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My book Aftershocks: Great Powers and Domestic Reforms in the Twentieth Century (2017) is available from Princeton University Press. It's part of their International History and Politics series.

• Named one of the best books of 2017 by Foreign Affairs.

H-Diplo Roundtable Forum (With Susan Hyde, David Edelstein, and Kyle Lascurettes), January 2019.

• A Washington Post reading recommendation (Dan Drezner).

• "This landmark study...illuminates the deep connections between global shifts in power and waves of domestic regime change... No book has made a stronger case that the fate of democracy is tied to the rise and fall of great powers and the leadership of liberal hegemonic states." — G. John Ikenberry, Foreign Affairs


• "Aftershocks is an important, well-argued and well-written contribution to the literature on the international dimension of change in political regimes." — Nicholas Bouchet, International Affairs

• "Highly recommended...The conclusion is especially strong and provocative, speculating that though democracy has advantages that prevent crises from becoming so severe they threaten stability, autocratic capitalism may be a viable alternative if democracy fails to provide security and prosperity for its people." — Choice

 • "Aftershocks reveals the big picture behind the most important historical trends of the past hundred years ...a vivid tapestry of history." — John Bacher, Peace Magazine

full reviews: Foreign Affairs, The Washington Post, Peace Magazine, Ny Tid [Norway], International Affairs


Chapter 1 is available from the Princeton Press website HERE.

Over the past century, democracy spread around the world in turbulent bursts of reform that swept across national borders. Aftershocks offers a new global- oriented explanation for these cascades — not only of democracy but also of its twentieth-century rivals, fascism and communism.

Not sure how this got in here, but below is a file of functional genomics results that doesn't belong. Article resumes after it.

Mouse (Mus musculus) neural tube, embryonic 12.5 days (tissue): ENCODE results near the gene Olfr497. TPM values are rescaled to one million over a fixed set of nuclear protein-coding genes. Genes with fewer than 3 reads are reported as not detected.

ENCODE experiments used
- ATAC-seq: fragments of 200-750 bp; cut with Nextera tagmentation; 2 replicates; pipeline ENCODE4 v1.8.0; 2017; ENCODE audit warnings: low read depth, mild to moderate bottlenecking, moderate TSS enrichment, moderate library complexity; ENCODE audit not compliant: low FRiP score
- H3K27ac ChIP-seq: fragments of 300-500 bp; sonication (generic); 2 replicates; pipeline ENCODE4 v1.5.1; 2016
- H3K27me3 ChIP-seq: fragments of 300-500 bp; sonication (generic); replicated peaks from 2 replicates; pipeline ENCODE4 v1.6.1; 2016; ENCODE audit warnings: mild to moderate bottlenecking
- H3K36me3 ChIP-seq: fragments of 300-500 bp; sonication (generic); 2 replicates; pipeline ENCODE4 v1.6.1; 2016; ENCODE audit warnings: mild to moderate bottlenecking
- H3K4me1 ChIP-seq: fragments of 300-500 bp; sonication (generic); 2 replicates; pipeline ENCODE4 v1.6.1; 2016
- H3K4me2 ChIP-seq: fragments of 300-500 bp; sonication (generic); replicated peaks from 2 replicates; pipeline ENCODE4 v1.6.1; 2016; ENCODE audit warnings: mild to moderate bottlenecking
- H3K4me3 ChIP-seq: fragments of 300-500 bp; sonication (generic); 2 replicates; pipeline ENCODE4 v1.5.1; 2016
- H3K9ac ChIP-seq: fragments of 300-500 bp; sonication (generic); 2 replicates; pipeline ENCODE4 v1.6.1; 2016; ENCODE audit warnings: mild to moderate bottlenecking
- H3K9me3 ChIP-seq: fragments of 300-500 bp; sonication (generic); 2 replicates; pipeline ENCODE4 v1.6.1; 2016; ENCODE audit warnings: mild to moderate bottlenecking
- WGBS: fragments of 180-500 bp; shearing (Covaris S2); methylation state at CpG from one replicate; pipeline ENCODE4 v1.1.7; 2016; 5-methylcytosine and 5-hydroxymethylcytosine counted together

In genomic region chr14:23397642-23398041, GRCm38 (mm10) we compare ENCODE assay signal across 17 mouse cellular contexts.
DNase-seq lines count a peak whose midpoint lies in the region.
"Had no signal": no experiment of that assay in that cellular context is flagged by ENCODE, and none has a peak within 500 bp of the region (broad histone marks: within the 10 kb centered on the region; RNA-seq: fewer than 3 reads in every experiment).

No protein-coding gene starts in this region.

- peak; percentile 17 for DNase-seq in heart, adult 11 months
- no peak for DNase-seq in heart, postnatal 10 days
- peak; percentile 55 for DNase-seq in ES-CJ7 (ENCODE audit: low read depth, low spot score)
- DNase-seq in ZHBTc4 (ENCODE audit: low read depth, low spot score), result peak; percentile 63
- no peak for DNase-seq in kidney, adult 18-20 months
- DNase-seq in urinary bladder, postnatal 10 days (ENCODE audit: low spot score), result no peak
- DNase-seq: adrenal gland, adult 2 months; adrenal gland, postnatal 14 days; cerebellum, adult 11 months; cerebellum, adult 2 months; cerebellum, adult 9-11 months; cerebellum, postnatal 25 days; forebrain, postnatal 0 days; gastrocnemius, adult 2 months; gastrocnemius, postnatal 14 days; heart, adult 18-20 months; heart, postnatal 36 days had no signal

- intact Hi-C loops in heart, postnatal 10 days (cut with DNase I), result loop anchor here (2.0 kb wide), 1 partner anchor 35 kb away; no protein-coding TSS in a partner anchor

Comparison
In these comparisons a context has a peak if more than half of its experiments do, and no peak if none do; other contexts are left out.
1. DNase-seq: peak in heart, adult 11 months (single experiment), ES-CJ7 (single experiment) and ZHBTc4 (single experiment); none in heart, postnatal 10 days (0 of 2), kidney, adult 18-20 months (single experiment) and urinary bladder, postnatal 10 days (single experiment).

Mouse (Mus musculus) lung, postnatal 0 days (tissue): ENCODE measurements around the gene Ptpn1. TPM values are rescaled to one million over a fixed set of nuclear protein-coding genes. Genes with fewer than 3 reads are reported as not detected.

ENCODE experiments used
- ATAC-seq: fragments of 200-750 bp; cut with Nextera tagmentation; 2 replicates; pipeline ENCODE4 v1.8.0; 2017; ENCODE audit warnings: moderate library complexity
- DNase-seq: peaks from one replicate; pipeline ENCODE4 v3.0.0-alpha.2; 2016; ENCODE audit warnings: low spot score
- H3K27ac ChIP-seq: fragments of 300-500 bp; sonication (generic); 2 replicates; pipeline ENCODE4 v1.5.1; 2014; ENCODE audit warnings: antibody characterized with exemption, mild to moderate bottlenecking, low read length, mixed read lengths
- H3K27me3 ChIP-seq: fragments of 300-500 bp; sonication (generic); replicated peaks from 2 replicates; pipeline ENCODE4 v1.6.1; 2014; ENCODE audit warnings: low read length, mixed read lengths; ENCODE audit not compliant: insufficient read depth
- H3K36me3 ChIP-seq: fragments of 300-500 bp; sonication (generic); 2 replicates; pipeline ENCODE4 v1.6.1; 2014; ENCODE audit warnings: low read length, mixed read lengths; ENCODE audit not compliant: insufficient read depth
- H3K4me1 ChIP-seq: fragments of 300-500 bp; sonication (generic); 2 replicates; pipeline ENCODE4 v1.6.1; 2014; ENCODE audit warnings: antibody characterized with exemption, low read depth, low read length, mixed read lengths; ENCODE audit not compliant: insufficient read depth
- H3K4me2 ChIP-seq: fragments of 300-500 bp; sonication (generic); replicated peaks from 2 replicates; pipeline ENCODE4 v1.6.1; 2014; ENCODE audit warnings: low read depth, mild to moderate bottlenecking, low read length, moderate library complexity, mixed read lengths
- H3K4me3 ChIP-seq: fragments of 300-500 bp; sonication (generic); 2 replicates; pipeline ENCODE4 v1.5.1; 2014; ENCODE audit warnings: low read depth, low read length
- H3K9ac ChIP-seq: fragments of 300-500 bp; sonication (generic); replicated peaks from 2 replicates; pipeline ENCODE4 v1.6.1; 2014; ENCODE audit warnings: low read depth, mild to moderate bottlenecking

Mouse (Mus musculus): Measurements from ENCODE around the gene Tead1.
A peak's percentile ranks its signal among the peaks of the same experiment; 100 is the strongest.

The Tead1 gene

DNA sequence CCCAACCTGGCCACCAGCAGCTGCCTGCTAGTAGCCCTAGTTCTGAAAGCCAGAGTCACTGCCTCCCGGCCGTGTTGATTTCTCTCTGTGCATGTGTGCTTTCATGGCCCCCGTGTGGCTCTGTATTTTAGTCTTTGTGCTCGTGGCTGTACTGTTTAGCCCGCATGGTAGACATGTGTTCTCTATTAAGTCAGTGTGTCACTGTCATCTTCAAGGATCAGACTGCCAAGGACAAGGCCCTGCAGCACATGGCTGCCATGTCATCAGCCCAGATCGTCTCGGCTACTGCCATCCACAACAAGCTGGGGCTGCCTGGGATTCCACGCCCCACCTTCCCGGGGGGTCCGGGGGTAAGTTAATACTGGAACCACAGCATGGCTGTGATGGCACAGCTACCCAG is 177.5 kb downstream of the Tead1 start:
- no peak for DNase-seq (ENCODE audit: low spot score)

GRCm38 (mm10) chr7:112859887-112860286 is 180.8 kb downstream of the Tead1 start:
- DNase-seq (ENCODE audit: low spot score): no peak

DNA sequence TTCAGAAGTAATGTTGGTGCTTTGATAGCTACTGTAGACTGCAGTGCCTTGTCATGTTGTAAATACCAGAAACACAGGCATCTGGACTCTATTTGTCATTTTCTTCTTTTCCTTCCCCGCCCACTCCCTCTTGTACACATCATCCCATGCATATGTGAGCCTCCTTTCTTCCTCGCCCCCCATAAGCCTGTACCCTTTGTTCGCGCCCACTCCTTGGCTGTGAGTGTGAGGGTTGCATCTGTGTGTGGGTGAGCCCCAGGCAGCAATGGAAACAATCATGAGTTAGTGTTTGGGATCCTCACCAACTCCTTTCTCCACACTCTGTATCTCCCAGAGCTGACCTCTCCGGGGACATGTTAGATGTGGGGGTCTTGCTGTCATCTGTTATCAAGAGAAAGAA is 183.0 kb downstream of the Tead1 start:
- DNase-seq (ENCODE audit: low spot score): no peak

I argue that abrupt "hegemonic shocks" — episodes of rise and fall of powerful states – create powerful and often-overlooked incentives for sweeping waves of domestic transformations. The hidden links between shocks and waves have key implications for how we think about democracy, autocracy, and the global order.


"Ambitious and lucid, Aftershocks offers an alternative way to view twentieth-century global history, and is a book that belongs in the company of works by Gilpin and Ikenberry. In our own time of global power shifts, Gunitsky's fundamental claim — that hegemonic transitions explain the spread and contraction of democracy across entire regions — is vitally important and impossible to ignore." — John M. Owen IV, University of Virginia

"By delving into how international dynamics shape the spread of democracy and autocracy over time, Gunitsky presents a much-needed theoretical and empirical synthesis for anyone interested in international relations and domestic politics. As the world faces changing global powers and declining support for democracy, Gunitsky's book is essential reading with significant practical implications." — Susan D. Hyde, University of California, Berkeley

"Aftershocks examines the role of international factors in shaping the rise and fall of regime types. Contending that a regime cannot be understood in purely domestic terms, Gunitsky explores the nature of global influences and how they work. This book has a big historical sweep and is filled with well-chosen examples." — Peter Gourevitch, University of California, San Diego

"Aftershocks makes a strong and creative theoretical argument while providing a wide variety of convincing evidence. This is a really great book." — Jon Pevehouse, University of Wisconsin-Madison